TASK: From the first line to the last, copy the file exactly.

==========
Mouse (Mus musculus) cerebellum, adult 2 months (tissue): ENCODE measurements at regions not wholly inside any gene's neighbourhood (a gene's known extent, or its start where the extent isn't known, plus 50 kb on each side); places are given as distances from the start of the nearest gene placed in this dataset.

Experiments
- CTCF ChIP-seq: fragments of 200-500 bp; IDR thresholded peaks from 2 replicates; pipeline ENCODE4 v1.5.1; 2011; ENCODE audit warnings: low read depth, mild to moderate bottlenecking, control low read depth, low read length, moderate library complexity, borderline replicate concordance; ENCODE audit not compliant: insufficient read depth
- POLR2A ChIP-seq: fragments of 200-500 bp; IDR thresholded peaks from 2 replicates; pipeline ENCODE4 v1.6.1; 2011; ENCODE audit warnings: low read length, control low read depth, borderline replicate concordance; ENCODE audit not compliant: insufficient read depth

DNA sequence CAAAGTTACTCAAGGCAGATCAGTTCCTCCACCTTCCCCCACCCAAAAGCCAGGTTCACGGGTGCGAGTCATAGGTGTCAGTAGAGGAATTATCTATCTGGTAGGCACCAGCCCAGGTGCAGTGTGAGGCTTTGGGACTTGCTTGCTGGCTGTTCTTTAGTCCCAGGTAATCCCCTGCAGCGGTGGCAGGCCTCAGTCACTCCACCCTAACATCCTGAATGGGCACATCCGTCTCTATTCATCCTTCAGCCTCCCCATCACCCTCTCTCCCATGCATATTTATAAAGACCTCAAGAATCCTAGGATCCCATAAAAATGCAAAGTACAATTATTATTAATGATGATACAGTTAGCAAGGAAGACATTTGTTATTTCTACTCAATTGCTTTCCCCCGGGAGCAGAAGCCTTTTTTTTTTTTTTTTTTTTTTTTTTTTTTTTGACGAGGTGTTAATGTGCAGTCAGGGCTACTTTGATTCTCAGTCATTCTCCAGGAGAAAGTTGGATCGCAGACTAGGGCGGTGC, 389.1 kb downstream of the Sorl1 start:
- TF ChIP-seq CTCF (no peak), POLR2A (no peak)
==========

Mouse (Mus musculus) cerebellum, adult 2 months (tissue): ENCODE measurements at regions not wholly inside any gene's neighbourhood (a gene's known extent, or its start where the extent isn't known, plus 50 kb on each side); places are given as distances from the start of the nearest gene placed in this dataset.

Experiments
- CTCF ChIP-seq: fragments of 200-500 bp; IDR thresholded peaks from 2 replicates; pipeline ENCODE4 v1.5.1; 2011; ENCODE audit warnings: low read depth, mild to moderate bottlenecking, control low read depth, low read length, moderate library complexity, borderline replicate concordance; ENCODE audit not compliant: insufficient read depth
- POLR2A ChIP-seq: fragments of 200-500 bp; IDR thresholded peaks from 2 replicates; pipeline ENCODE4 v1.6.1; 2011; ENCODE audit warnings: low read length, control low read depth, borderline replicate concordance; ENCODE audit not compliant: insufficient read depth

DNA sequence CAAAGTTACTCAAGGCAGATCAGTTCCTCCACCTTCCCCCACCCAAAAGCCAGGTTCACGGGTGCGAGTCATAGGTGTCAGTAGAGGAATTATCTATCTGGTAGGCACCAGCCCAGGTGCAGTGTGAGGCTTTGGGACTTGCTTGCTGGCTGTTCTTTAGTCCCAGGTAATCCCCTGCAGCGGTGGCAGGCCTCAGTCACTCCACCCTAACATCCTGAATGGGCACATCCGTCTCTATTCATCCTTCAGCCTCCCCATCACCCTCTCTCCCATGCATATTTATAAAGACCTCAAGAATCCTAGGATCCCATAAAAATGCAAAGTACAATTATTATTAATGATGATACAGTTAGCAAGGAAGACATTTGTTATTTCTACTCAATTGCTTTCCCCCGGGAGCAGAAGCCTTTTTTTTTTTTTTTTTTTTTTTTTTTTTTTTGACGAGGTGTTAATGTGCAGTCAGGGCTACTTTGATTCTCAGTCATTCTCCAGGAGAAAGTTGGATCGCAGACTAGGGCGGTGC, 389.1 kb downstream of the Sorl1 start:
- TF ChIP-seq CTCF (no peak), POLR2A (no peak)